Tell Me About It

Carolyn Hax
Washington Post Staff Writer
Friday, December 16, 2005 12:00 PM

Carolyn takes your questions and comments about her current advice column and any other questions you might have about the strange train we call life. Her answers may appear online or in an upcoming column.

Appearing every Wednesday and Friday in The Washington Post Style section and in Sunday Source, Tell Me About It offers readers advice based on the experiences of someone who's been there -- really recently. Carolyn Hax is a 30-something repatriated New Englander with a liberal arts degree and a lot of opinions and that's about it, really, when you get right down to it. Oh, and the shoes. A lot of shoes.


Christmas Party Host: Carolyn,OK, petty question here. My husband and I have hosted an annual Christmas party for several years and I have always wondered how to reply to "What would you like me to bring?" The truth is that we really don't need anything. We have some friends with allergies that we are aware of and prepare some special dishes and steer them clear of others. People seem to get offended when I reply to their offer saying they can bring a bottle of wine or some beer. They really want to prepare a dish. Should I ask them to prepare something without wheat or nuts or accept whatever they bring and put it in the possible allergen section of the table?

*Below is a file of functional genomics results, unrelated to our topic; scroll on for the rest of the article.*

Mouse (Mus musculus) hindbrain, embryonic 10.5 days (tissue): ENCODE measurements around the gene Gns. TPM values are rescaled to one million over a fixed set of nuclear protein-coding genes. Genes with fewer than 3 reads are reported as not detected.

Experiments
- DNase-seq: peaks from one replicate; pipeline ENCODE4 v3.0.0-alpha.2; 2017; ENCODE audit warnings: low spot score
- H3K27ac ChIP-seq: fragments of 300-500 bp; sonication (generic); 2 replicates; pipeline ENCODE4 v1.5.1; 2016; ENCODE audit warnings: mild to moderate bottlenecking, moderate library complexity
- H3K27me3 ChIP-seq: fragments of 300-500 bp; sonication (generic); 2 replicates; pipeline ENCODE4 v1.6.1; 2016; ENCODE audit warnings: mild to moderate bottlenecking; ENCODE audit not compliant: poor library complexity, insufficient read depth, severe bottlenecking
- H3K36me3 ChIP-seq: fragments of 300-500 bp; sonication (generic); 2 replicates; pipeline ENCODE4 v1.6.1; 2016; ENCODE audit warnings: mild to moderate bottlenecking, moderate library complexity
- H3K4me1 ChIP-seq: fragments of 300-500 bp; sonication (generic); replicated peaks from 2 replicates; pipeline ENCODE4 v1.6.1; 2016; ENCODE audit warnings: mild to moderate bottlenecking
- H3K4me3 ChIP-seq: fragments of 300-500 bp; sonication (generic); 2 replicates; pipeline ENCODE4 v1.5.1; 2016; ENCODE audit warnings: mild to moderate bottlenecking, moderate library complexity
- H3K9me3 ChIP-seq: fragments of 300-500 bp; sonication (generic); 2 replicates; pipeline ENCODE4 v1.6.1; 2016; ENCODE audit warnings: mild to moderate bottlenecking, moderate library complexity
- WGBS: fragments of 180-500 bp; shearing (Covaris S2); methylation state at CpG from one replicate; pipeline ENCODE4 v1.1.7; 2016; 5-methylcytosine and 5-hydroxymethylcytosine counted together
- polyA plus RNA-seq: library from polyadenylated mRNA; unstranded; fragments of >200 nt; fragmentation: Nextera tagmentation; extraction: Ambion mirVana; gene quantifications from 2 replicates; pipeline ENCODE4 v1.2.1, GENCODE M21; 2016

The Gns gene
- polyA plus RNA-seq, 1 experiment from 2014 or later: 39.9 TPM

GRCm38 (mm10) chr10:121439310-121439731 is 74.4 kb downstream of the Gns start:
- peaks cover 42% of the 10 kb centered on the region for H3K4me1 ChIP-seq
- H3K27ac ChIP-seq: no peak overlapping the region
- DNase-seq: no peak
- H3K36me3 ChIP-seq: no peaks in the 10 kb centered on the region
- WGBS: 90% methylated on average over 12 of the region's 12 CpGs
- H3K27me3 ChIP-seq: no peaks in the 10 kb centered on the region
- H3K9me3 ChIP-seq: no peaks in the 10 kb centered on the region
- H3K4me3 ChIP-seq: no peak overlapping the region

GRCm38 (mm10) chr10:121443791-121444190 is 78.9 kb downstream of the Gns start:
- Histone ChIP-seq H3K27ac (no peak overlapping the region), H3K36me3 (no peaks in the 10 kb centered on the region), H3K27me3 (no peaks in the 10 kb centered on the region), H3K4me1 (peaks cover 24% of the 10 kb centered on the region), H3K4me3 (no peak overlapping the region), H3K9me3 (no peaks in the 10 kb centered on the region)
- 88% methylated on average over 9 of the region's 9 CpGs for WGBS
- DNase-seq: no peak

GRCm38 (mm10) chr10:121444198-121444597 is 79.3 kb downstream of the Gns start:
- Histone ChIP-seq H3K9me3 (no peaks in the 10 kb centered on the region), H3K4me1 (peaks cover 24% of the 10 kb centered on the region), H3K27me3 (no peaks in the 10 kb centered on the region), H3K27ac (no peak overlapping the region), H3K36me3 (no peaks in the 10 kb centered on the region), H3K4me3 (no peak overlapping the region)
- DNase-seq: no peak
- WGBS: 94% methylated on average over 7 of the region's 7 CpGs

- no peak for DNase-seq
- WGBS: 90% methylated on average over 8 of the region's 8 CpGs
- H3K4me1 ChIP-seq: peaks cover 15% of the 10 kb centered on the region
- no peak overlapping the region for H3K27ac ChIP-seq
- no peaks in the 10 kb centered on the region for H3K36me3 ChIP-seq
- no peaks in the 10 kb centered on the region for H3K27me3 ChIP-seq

Carolyn Hax: People really will find any excuse to get offended, won't they.

Be more clear when you say no thanks to their bringing a dish. "Our menu is set, thank you. We're always grateful for wine or beer though." You gave one good reason for not wanting outside dishes, but there's another--sometimes a hosts like to coordinate what they make and don't really want stuffed shells at their Mexican dinner.

And, memo to people who insist on preparing something: I'm sure you mean well, but, stop. Please. Thank you.


Midwest: Hi, Carolyn -- My husband has clinical depression, is on meds which have worked really well (from this end of things, at least) and just started therapy this week. He seemed a little off and I asked him about it and he said that the therapy just wears him out, emotionally. (There's a lot of baggage in his background - abuse, etc. I don't know if they got to that or not in their first session.) He said he's felt really depressed since the therapy session. These sessions are two hours long because he has to drive so far, they opted for two hours session every other week instead of one hour weekly.

First question, is this feeling of his normal? Does it continue? Is this why so many people opt for just meds and not therapy?

Second, should I avoid asking about the therapy sessions, like, "What did you talk about?" I'm guessing I should, I just need you to tell me that.